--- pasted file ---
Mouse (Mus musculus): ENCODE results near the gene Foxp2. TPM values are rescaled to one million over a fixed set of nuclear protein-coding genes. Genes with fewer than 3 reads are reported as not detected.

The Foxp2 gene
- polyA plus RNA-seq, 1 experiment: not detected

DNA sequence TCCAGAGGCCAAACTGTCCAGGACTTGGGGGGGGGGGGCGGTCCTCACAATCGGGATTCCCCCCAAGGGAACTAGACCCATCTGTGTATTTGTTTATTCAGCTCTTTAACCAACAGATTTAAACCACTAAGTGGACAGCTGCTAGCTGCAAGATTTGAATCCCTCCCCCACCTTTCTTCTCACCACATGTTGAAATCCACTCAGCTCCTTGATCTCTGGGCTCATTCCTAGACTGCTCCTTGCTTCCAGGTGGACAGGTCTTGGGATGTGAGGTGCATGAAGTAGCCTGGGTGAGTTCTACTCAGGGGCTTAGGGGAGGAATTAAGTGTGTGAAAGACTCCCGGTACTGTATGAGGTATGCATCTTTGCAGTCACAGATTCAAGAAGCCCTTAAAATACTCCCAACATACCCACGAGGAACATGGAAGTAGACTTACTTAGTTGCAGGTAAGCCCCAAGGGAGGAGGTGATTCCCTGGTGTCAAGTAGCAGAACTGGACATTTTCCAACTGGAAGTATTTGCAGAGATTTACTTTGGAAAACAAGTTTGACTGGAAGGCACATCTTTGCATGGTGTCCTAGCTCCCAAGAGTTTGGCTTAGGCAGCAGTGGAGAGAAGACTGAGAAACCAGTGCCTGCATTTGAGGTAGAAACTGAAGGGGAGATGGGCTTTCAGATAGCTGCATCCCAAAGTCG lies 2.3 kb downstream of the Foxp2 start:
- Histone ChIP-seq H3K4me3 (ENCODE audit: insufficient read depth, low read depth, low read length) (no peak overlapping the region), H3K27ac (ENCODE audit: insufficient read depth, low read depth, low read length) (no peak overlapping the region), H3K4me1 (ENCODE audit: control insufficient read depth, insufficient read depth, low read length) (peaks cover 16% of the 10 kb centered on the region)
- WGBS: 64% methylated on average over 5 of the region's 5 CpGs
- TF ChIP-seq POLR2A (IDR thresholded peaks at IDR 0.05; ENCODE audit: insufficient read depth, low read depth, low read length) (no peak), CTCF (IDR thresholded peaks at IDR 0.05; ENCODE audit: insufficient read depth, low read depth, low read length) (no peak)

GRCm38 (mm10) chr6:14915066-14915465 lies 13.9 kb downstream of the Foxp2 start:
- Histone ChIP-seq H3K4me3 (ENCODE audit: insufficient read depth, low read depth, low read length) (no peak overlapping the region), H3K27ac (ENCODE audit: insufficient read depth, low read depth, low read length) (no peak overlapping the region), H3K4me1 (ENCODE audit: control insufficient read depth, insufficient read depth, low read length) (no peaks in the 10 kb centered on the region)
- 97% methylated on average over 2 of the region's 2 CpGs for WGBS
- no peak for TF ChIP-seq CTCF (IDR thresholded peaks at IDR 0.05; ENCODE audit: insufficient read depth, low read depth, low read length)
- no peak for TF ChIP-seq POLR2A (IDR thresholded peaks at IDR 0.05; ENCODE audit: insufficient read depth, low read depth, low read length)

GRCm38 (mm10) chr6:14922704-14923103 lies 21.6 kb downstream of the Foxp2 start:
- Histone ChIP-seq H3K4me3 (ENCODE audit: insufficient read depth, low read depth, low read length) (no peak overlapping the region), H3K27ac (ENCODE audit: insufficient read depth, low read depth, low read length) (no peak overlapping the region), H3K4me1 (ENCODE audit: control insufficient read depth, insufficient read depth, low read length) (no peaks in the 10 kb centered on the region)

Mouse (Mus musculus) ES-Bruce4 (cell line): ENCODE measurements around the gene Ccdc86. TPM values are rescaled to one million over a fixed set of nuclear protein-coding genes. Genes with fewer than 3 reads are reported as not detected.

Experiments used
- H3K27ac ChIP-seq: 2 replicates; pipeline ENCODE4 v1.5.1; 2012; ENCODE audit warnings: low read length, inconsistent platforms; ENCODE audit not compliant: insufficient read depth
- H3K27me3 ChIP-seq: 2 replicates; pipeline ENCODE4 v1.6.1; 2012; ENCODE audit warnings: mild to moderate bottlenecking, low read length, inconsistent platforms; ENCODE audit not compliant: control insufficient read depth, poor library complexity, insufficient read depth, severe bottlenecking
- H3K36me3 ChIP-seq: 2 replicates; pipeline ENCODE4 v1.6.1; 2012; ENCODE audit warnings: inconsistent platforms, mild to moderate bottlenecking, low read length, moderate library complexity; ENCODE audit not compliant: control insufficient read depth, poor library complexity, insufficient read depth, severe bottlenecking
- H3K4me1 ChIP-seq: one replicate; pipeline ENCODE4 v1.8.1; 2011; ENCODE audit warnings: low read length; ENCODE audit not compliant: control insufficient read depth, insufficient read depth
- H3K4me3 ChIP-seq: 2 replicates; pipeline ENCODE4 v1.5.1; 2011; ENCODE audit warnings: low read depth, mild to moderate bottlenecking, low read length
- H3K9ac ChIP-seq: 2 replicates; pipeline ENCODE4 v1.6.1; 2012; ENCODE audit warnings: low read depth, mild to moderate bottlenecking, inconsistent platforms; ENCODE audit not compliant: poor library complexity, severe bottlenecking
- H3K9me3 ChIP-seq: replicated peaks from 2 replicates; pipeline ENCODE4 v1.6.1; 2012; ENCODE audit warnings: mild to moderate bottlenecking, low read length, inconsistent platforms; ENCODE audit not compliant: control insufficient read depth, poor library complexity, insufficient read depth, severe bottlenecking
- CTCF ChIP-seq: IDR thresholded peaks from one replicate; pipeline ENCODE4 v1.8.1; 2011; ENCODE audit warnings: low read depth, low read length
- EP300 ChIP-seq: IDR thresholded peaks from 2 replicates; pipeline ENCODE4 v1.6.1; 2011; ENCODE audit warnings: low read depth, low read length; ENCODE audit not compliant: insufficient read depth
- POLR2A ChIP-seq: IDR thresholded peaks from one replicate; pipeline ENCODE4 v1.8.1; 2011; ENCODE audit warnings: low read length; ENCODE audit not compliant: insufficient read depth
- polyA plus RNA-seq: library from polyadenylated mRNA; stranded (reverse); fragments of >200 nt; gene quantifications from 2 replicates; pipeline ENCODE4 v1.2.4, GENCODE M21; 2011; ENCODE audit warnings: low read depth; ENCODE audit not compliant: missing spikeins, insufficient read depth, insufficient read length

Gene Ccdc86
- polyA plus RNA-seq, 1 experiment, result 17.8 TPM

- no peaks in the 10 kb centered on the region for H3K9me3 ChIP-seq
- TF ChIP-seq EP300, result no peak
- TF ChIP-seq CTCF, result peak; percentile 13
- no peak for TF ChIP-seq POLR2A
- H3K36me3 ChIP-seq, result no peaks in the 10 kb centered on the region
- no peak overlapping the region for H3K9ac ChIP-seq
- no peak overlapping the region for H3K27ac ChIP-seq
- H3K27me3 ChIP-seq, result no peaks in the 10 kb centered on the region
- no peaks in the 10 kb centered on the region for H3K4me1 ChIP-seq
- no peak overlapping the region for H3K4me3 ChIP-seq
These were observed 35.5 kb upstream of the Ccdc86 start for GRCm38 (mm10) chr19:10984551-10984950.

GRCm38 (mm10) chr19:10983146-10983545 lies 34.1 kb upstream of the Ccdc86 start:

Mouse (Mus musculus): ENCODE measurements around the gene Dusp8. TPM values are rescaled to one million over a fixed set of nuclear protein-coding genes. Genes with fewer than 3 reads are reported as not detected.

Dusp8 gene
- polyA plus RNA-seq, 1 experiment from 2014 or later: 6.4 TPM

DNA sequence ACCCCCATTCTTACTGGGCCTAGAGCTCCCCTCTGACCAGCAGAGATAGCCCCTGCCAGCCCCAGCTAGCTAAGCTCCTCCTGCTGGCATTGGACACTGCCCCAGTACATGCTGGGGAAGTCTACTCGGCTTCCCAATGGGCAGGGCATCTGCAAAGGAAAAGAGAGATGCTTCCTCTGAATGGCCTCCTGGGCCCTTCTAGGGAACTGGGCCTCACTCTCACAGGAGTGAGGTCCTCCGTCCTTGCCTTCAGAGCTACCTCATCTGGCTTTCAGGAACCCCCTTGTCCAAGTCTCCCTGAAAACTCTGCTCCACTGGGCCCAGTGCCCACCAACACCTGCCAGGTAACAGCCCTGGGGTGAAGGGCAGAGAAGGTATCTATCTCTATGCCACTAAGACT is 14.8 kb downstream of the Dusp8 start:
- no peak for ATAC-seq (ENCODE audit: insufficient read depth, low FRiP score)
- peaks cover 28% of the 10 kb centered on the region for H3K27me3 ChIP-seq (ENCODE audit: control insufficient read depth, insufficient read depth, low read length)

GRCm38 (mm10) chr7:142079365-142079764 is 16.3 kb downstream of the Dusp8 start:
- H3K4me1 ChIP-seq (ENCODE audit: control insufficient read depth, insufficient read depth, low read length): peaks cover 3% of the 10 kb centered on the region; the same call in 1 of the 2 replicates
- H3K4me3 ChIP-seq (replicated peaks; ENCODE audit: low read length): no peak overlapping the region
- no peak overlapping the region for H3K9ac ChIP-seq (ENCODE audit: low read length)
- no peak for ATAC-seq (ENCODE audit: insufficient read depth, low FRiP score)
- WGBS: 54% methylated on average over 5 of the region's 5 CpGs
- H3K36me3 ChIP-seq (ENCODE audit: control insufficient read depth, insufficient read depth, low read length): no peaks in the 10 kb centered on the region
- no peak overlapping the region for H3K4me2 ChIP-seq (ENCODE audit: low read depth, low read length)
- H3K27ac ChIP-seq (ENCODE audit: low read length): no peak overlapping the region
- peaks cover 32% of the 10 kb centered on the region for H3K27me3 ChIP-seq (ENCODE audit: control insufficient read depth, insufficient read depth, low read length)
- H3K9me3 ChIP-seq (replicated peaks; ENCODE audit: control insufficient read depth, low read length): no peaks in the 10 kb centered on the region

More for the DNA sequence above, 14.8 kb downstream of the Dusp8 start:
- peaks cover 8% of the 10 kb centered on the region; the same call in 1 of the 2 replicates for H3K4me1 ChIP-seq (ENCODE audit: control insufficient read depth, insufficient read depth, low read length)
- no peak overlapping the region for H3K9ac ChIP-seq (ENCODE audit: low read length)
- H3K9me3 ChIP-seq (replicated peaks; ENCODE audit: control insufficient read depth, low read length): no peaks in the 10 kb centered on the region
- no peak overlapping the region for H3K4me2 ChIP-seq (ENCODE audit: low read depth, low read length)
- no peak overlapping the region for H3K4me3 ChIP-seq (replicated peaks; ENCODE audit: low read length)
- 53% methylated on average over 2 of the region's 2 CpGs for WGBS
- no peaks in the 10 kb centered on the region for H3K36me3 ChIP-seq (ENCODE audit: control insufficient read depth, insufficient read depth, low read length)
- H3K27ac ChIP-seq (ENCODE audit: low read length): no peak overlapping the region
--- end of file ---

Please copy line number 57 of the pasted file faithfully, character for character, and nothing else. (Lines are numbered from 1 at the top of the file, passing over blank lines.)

- peaks cover 32% of the 10 kb centered on the region for H3K27me3 ChIP-seq (ENCODE audit: control insufficient read depth, insufficient read depth, low read length)